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AgX
01-05-2009, 10:23 AM
Bob,

Those photos look like stills from some `weird professor´ movie. So, in case that emulsion thing won't work, there still is Hollywood...

I like those filaments in the bulb.

Kirk Keyes
01-05-2009, 02:14 PM
I like those filaments in the bulb.

Looks like the filaments are a heat-wire vacuum guage...

Bob - there's no shame in failure. How better for us all to learn. And if I get around to working on silver electrode, I'd be happy to share my findings. Good or not so good.

rmazzullo
01-05-2009, 02:40 PM
Bob,

Those photos look like stills from some `weird professor´ movie. So, in case that emulsion thing won't work, there still is Hollywood...

I like those filaments in the bulb.


OK...I have to nip this in the bud before it gets out of hand.

Sorry folks, those photos are indeed movie stills...I hope some of you picked up on the wink (;)) the first time around. I couldn't resist the urge. Judging from the spike in hits to this thread, I should have done this on April 1st.

---------------

Kirk,

I have to study and understand more about electrochemistry before I can really contribute to these discussions.

Bob M.

Kirk Keyes
01-05-2009, 02:58 PM
Bob - OK, feel free to ask. But I have to admit electrochemistry is not one of my strong points! But I do enjoy instrument design.

wildbillbugman
01-05-2009, 10:32 PM
Bob and Kirk,
Those stills actualy remind me of (my memory of) the Chem Lab for my freshman Q.A. course in 1966! Things were alot different back then!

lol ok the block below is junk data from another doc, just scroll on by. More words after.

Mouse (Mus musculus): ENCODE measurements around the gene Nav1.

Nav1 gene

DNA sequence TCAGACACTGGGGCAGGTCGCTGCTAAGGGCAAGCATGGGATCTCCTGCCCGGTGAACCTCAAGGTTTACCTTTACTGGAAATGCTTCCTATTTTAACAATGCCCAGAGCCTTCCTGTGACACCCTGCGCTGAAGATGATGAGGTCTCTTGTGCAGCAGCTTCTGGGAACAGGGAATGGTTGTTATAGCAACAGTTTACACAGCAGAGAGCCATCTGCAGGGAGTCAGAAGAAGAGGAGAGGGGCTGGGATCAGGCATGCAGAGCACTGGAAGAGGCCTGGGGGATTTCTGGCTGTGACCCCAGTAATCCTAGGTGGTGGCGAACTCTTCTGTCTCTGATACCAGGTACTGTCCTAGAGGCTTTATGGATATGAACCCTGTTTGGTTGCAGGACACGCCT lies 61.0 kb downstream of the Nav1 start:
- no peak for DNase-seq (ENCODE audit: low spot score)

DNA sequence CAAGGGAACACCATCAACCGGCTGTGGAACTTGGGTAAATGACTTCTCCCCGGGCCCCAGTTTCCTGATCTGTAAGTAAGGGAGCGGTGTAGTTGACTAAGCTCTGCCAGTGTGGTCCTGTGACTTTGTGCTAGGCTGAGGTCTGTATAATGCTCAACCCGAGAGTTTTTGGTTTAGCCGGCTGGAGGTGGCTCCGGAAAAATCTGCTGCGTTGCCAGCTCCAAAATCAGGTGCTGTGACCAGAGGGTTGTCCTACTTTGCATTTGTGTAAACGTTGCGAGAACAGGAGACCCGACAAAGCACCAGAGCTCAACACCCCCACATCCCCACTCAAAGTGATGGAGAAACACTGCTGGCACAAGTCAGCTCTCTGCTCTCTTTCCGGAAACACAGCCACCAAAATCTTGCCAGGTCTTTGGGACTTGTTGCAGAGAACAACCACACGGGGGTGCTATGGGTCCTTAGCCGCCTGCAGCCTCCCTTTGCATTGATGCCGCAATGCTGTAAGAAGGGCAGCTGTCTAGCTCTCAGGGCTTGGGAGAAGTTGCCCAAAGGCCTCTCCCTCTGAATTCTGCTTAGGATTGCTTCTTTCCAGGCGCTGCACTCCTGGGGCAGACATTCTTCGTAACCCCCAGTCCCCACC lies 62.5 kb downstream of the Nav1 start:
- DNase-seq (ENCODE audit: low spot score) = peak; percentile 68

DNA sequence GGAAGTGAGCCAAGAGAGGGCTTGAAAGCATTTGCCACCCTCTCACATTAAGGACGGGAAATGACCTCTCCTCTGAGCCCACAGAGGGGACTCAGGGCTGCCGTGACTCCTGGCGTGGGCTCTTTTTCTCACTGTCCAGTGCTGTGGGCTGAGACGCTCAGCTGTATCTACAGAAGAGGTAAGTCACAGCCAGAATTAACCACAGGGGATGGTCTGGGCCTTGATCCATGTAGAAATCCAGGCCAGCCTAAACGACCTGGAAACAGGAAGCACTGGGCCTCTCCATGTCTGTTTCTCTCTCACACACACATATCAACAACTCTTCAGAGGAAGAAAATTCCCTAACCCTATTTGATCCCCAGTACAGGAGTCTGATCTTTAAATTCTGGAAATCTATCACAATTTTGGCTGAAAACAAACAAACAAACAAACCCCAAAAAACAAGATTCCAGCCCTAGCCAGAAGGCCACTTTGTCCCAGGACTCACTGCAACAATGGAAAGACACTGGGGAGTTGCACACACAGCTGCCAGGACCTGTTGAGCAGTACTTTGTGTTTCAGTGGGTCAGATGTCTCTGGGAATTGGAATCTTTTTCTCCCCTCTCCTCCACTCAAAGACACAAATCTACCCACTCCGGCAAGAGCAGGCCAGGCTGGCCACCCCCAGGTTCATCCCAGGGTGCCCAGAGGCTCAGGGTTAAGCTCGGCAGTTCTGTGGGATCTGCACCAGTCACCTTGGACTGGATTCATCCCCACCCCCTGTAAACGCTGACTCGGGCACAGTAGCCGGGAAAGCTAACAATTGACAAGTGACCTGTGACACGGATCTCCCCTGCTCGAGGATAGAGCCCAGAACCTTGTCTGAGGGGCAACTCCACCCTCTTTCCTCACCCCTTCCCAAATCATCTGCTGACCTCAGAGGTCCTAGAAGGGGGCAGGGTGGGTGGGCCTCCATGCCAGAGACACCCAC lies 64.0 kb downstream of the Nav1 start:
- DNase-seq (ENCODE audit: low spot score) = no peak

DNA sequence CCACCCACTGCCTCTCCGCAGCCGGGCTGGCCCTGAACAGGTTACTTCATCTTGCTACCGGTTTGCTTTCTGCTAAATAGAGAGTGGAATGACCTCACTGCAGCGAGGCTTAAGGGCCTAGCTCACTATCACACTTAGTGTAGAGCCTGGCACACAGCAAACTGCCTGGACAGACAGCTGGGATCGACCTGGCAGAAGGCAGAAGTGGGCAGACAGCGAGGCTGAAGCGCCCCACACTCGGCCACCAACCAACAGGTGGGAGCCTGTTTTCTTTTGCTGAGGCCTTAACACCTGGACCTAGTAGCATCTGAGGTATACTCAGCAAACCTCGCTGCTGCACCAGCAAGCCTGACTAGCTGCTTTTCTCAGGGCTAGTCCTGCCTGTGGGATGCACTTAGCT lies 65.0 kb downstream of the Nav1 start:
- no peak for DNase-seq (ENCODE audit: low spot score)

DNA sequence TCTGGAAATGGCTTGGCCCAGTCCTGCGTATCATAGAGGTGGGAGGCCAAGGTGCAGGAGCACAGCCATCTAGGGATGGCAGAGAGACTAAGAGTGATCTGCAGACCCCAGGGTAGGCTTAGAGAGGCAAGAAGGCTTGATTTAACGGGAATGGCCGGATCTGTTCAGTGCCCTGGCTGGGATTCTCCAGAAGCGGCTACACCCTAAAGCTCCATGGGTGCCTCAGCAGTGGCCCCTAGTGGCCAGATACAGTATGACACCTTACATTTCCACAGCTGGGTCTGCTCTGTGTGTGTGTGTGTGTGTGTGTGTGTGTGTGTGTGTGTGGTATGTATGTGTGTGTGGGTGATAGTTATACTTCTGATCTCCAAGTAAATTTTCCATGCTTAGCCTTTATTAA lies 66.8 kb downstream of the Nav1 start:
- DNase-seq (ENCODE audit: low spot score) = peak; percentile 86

Bill

Kirk Keyes
01-06-2009, 03:46 PM
PE - do you have some example patents to recommend looking at for this methodology?

Photo Engineer
01-06-2009, 04:06 PM
None whatsoever. Sorry.

This, the Kodak kettle design and other arcana are deep dark manufacturing secrets.

PE

Kirk Keyes
01-07-2009, 12:26 AM
Could you look at US 3505068 - it looks similar. It uses a "buried iodide emulsion"

Photo Engineer
01-07-2009, 08:39 AM
The 1970 reference in that patent, and the names of the inventors tell me immediately that it is not a "modern" emulsion, but rather was just at the turning point of many of these techniques. For some reason I could not view the whole patent. I'll check later at the US patent office site.

PE

Kirk Keyes
01-07-2009, 10:27 AM
There's another more recent one I think that uses "core shell" techniques. I'll see if I can find it.

Photo Engineer
01-07-2009, 12:14 PM
I have posted the patent number of several of these. I believe that one author is Ken Reed. Not sure, but he is the author of one patent # I posted here.

PE

Kirk Keyes
01-08-2009, 03:37 PM
OK - here's one from Ciba-Geigy in the 70s that looks like it follows much of this process: 4184877.

Photo Engineer
01-08-2009, 05:49 PM
Kirk;

In patent 4184877, the difference is that Ammonium Halides are used, and the Iodide is not ramped down. And so, the result is not a graded core shell, but rather an abrupt core shell. At least I assume that, as the Bromide was added after the Ammonia digest was completed. And, contrary to my example, the core is a mixed Br/I not pure I. This seems to be what they are saying.

I didn't look at the figures, but I assume they are rather thick grains. IDK. It is old. More modern T-grains are thinner I would think and not use ISO washing as is noted in the patent. The emulsion is not very monodisperse at 20% variance, but I'm not sure how they used it and again, I didn't look at the figures.

PE